Everyone loves a gripping story, and anything involving family secrets seems to have particular power. The Star Warsseries was hugely popular not just for its eye-popping special effects and epic mythology, but also for its tangled familial relationships. Darth Vader is Luke's father? Leia is his sister? It's positively Dickensian in its intricate genealogical scope.

Science has its stories, too, as evidenced by the special story-telling event held during the World Science Festival in New York City earlier this month: Matter: Stories of Atoms and Eves, hosted by The Moth performance space. Half the stories told by the six featured scientists -- before a rapt, appreciative audience -- dealt with family history. Of those, Nobel-Prize-winning geneticist (Sir) Paul Nurse of Rockefeller University pretty much stole the show with this charming (and moving) account of how he discovered the truth about his parentage:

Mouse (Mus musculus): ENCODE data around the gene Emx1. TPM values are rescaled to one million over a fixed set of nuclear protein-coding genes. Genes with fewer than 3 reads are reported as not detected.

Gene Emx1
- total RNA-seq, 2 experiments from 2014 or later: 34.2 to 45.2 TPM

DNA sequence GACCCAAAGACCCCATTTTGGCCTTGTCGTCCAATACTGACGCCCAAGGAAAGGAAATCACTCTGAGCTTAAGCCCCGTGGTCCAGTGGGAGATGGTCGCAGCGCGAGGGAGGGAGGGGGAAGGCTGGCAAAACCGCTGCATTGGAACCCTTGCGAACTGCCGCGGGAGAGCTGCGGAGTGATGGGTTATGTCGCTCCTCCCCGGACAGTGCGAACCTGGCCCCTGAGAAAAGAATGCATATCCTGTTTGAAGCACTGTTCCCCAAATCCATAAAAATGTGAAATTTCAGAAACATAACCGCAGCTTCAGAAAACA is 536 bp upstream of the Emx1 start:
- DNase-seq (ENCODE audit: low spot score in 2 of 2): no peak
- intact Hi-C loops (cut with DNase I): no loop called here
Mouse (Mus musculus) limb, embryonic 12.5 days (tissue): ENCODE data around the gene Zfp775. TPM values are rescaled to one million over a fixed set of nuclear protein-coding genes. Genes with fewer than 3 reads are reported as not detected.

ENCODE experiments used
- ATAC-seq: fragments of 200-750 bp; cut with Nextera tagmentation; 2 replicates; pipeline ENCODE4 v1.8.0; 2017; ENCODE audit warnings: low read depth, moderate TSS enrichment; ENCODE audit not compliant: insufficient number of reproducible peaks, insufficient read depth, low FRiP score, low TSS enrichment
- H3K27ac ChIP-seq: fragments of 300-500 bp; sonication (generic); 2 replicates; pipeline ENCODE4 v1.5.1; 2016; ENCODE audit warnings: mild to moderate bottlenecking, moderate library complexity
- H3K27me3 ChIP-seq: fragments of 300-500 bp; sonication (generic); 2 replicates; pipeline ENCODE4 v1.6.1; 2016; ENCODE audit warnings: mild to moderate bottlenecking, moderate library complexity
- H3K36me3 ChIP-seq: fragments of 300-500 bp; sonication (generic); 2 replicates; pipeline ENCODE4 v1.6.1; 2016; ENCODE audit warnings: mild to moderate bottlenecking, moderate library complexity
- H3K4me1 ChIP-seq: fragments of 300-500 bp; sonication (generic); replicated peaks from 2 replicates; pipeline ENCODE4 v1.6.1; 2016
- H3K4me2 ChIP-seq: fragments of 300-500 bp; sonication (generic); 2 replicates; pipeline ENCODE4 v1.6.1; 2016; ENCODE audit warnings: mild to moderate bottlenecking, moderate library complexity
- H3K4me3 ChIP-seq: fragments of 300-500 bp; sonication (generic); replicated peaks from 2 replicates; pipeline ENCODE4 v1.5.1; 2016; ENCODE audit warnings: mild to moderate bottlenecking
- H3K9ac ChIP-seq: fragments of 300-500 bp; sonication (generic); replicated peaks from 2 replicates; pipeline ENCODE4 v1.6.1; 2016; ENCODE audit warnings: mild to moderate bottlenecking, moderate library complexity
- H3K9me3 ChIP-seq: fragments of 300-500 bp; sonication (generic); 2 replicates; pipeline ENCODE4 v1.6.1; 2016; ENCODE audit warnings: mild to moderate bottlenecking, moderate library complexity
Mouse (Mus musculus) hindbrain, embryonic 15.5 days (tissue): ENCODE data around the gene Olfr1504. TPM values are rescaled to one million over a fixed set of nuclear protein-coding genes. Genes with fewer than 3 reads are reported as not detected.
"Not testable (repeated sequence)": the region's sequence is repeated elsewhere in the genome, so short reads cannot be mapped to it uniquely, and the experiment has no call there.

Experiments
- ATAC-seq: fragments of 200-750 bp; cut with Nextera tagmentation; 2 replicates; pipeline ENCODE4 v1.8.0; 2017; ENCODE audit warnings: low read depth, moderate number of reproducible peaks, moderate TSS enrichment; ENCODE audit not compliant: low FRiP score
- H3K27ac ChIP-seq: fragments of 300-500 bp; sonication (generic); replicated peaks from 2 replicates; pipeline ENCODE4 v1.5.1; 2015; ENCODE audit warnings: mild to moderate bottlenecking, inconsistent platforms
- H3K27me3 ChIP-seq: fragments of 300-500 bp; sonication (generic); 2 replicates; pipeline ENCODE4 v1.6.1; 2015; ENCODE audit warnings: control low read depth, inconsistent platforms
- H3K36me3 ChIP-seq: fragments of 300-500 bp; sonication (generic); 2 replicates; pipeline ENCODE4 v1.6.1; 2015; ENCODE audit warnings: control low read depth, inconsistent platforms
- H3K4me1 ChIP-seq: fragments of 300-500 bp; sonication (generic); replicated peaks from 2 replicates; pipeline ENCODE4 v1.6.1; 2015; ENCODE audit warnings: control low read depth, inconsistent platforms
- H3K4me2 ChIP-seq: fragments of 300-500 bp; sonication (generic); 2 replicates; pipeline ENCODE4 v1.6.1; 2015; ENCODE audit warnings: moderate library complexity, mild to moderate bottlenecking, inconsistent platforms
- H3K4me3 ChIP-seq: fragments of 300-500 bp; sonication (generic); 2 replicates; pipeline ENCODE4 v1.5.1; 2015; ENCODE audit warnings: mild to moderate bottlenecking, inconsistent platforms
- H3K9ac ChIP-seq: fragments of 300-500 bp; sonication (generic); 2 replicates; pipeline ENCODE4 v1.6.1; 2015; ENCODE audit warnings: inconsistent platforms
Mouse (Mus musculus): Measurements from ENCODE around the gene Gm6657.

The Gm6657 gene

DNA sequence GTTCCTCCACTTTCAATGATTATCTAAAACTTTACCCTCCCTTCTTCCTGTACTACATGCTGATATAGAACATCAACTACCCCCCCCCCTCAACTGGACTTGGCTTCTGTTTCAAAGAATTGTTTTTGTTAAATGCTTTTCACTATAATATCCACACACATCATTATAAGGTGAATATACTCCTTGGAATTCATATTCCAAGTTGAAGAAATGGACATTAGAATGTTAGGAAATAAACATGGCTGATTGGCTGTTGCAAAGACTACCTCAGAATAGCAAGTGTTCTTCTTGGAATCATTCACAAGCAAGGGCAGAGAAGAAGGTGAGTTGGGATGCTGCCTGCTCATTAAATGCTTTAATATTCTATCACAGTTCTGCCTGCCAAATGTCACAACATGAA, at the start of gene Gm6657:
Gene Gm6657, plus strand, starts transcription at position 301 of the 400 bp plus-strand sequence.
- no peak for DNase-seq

Nurse is remarkably sanguine about this twist to his family's history, regretting only that he never had the chance to talk about his origins with his biological mother before she died. "And then there is the final irony that even though I am a geneticist, my family managed to keep my genetic origins secret from me for over half a century," he writes in the addendum to his Nobel Prize autobiography.

We're sure Luke and Leia could totally relate. Nor is Nurse an anomaly (although he clearly has a knack for narrative): science is filled with these sorts of fascinating untold stories. One of the goals of bringing scientists and Hollywood together is to tap into the power of those untold stories to reach the broadest possible audience, so that they can better appreciate the rich history and diversity of this field -- and its people.

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